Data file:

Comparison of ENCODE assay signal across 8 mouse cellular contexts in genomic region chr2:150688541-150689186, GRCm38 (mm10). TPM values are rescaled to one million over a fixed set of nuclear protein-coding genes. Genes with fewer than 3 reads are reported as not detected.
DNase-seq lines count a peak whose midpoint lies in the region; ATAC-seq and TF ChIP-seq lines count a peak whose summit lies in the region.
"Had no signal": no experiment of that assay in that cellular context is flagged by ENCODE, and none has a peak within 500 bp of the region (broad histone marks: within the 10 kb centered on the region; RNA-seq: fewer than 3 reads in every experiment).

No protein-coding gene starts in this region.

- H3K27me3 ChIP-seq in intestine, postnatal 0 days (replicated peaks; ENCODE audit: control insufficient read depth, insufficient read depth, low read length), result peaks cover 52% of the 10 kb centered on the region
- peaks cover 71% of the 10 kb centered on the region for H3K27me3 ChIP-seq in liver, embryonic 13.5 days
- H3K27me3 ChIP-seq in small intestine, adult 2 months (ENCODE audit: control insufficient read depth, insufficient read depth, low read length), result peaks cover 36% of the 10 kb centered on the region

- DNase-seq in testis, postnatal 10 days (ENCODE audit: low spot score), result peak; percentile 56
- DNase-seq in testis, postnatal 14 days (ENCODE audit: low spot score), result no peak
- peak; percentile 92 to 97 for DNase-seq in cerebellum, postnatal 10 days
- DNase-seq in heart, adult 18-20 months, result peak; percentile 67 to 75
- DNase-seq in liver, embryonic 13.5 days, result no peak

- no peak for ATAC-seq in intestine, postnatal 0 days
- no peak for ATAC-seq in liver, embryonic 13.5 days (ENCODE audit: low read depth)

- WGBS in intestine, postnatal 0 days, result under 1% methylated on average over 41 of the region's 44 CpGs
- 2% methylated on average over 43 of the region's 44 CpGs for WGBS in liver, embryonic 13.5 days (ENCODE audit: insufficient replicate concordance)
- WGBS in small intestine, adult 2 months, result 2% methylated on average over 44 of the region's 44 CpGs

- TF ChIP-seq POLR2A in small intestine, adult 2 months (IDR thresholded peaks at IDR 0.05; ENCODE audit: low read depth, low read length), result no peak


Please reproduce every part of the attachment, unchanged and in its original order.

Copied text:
Comparison of ENCODE assay signal across 8 mouse cellular contexts in genomic region chr2:150688541-150689186, GRCm38 (mm10). TPM values are rescaled to one million over a fixed set of nuclear protein-coding genes. Genes with fewer than 3 reads are reported as not detected.
DNase-seq lines count a peak whose midpoint lies in the region; ATAC-seq and TF ChIP-seq lines count a peak whose summit lies in the region.
"Had no signal": no experiment of that assay in that cellular context is flagged by ENCODE, and none has a peak within 500 bp of the region (broad histone marks: within the 10 kb centered on the region; RNA-seq: fewer than 3 reads in every experiment).

No protein-coding gene starts in this region.

- H3K27me3 ChIP-seq in intestine, postnatal 0 days (replicated peaks; ENCODE audit: control insufficient read depth, insufficient read depth, low read length), result peaks cover 52% of the 10 kb centered on the region
- peaks cover 71% of the 10 kb centered on the region for H3K27me3 ChIP-seq in liver, embryonic 13.5 days
- H3K27me3 ChIP-seq in small intestine, adult 2 months (ENCODE audit: control insufficient read depth, insufficient read depth, low read length), result peaks cover 36% of the 10 kb centered on the region

- DNase-seq in testis, postnatal 10 days (ENCODE audit: low spot score), result peak; percentile 56
- DNase-seq in testis, postnatal 14 days (ENCODE audit: low spot score), result no peak
- peak; percentile 92 to 97 for DNase-seq in cerebellum, postnatal 10 days
- DNase-seq in heart, adult 18-20 months, result peak; percentile 67 to 75
- DNase-seq in liver, embryonic 13.5 days, result no peak

- no peak for ATAC-seq in intestine, postnatal 0 days
- no peak for ATAC-seq in liver, embryonic 13.5 days (ENCODE audit: low read depth)

- WGBS in intestine, postnatal 0 days, result under 1% methylated on average over 41 of the region's 44 CpGs
- 2% methylated on average over 43 of the region's 44 CpGs for WGBS in liver, embryonic 13.5 days (ENCODE audit: insufficient replicate concordance)
- WGBS in small intestine, adult 2 months, result 2% methylated on average over 44 of the region's 44 CpGs

- TF ChIP-seq POLR2A in small intestine, adult 2 months (IDR thresholded peaks at IDR 0.05; ENCODE audit: low read depth, low read length), result no peak